I had an agenda upon my return to Venice, a city that I loved to the point of idolatry. My first trip there I thought, ‘Oh, yes, I will live here someday.’ I imagined that I would create art among incredible beauty underscored by a forced simple life (probably the only way I could attain simplicity). But on my second visit, Venice had changed.
I planned to do a series of photographs there featuring an antique doll that looked remarkably like myself and that I called “Mini-me.” But she fell off the balcony our first day there (suicide?). I took it as a sign. The second day, my husband and I ventured fourth to begin our walk through all of Venice. But more than what seemed like 80 percent of the city was covered in graffiti. No magnificent building had been left unscathed. Vile, comical, stupid graffiti. Some homeowners had tried to paint it out again and again. One graffiti artist randomly marked over another (at least I thought it was random). I was heartbroken. My Venice was gone. Instead I saw bitterness, anger, and mindless vandalism. It was really depressing.
Then I decided that this is what I must capture. This moment in time, reflected off surfaces that have survived many ages and have witnessed many postings; heard many voices. The city that appeared never to change, now appears not only to change, but struggles to hide it. I became absorbed with the idea of time and change and the need for each of us to leave a mark on something. I shot image after image with my Canon EOS 5D Full Frame Digital Camera with a Canon zoom lens EF 24-70 mm 1:2.8 Ultrasonic, one of the heaviest lenses in the world. (As I discovered for myself, lugging it around Venice day after day.)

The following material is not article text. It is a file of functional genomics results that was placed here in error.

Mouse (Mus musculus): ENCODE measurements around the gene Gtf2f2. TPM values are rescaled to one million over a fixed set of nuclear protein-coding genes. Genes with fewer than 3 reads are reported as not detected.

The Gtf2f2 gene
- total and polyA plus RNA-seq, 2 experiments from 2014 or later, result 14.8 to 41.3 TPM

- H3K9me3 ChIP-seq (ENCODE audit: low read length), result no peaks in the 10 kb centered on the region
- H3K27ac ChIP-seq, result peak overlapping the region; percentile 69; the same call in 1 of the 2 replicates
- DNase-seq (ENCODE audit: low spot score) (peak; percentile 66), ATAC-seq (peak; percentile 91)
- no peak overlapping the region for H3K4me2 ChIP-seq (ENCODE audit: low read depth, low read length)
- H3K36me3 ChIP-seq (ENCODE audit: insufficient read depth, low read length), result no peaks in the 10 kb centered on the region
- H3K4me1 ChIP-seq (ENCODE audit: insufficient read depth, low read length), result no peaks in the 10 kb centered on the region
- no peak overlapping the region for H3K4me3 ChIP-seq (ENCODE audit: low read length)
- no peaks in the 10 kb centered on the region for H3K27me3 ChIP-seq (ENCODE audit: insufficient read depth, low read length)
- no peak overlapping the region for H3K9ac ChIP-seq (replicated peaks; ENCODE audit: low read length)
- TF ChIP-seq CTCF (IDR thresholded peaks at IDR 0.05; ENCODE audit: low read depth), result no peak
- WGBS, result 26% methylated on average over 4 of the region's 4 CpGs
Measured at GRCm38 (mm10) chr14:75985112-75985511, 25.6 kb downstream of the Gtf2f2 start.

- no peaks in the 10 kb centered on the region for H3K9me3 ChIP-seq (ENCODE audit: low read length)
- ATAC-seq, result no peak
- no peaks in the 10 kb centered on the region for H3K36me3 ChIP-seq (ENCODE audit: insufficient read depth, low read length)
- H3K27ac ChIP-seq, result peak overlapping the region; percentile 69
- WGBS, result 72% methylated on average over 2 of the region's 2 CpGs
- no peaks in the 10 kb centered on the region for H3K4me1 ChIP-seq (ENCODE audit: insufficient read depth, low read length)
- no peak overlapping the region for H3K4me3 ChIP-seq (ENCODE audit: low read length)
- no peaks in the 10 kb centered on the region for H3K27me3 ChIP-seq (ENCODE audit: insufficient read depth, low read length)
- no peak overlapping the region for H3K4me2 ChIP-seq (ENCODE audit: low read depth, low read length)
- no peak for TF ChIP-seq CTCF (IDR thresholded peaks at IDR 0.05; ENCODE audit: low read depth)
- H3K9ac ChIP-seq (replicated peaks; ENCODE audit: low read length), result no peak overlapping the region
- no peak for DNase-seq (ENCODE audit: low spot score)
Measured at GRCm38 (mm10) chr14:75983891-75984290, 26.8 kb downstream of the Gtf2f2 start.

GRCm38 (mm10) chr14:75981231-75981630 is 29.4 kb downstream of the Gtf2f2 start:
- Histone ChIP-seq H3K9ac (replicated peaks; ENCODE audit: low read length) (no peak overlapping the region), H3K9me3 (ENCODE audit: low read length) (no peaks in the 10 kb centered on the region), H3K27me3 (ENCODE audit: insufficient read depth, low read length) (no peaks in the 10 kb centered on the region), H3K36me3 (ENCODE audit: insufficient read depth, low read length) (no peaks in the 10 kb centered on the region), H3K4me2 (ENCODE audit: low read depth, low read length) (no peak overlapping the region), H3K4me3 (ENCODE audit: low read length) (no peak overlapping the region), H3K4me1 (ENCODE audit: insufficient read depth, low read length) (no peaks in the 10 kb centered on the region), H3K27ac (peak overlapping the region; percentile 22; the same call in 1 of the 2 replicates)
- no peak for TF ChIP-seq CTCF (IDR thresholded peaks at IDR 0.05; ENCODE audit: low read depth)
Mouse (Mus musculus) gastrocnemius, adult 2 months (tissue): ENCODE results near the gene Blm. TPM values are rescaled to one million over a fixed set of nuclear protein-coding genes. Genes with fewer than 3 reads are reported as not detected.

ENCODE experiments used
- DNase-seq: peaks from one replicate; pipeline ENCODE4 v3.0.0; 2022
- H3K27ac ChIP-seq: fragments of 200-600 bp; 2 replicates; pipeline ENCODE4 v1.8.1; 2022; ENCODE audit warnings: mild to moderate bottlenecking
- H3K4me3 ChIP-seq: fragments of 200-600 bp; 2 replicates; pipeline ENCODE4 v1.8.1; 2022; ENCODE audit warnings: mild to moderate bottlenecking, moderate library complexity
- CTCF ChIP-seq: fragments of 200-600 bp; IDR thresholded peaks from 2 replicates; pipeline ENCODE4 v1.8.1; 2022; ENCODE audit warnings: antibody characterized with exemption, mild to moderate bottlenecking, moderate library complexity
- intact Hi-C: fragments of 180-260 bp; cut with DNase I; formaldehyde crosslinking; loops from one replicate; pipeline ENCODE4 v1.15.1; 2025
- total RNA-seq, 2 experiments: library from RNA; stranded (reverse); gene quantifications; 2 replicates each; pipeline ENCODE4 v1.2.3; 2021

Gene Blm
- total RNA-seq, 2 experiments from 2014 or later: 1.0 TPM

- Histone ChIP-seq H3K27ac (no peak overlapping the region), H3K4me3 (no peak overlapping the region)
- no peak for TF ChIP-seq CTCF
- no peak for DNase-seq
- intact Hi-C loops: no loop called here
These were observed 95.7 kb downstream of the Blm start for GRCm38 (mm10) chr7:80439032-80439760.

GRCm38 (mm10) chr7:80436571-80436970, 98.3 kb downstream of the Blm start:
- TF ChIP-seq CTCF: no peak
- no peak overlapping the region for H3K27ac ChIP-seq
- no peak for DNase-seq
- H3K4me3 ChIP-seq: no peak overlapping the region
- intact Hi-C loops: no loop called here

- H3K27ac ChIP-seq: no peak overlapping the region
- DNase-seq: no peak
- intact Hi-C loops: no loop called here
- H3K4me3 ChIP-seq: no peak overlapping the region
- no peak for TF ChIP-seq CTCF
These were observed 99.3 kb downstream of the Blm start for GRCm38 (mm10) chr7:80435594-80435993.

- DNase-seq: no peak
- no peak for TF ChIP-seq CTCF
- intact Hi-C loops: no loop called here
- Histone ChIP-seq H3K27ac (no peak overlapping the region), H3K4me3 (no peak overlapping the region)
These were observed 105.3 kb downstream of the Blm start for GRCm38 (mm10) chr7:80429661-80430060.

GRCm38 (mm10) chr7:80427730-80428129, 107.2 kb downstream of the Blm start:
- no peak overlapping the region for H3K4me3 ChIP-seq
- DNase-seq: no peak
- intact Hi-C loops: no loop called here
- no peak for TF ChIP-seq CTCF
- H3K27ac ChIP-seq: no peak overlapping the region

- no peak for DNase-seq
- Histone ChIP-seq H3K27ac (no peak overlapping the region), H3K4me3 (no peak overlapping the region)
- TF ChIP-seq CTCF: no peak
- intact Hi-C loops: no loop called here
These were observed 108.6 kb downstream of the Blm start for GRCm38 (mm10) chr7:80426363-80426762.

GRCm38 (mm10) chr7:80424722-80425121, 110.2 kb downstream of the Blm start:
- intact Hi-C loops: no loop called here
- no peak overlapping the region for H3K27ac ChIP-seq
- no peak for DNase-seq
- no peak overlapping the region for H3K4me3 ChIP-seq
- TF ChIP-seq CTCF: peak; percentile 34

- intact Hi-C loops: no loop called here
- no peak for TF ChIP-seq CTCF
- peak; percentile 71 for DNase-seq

It turns out that graffiti is believed to originate in Italy. The origin of the word comes from the Italian “graffito,” to mark or scratch on a surface. Evidence of graffiti was found on ancient ruins, such in as the Catacombs of Rome and on the walls of Pompeii. In contemporary graffiti, there is a hierarchy of markings; a graffiti etiquette of sorts. A more profound or creative mark can go over a lesser tag or mark. The idea of appropriation of property is a central theme for the graffiti artist, and that the property is in public view is important. There is a need to draw attention to a viewpoint or an image or a tag representing the artist’s identity. I felt that by capturing on film these marks and the history of worn surfaces, I was appropriating the appropriated. Also, now, I was leaving my own mark. This is the historic process. I was becoming part of Venice ’s accumulative story told on its walls.
The worn surfaces of buildings also became a major part of my attention. The painted and repainted, worn and deteriorated surfaces built so many years before tell the story of the transitional nature of life; we, too, are becoming worn out; we, too, have our scars.
This return to Venice showed me so much about life, about myself, about our need to be heard. But it especially taught me about life’s unique contradictions.
Many of the photographs I have captured speak to cultural ambivalences, those contradictions that happen, for example, when within the graffiti the word “assassin” happens to fall next to an embedded shrine of Mary and the Christ child. The unconscious combinations of things, words and emotions that happen over time, played out on these surfaces, are unknowing collaborations. Even the images of objects randomly staged in windows bring surprising comedy, as well as ambiguity.
Not surprising for me, an artist who has painted most of my life, the photographs became composed as if they were paintings. The share richness and depth. But these paintings had been developed over months, years, centuries by many artists. Now, by documenting them, they were finally finished (at least for this moment.)
I have introduced the photography to mixed-media paintings with encaustics and oils. By inscribing my own markings into the wax, I am a contributor to the history of these wonderful surfaces.
It turned out to be a great trip.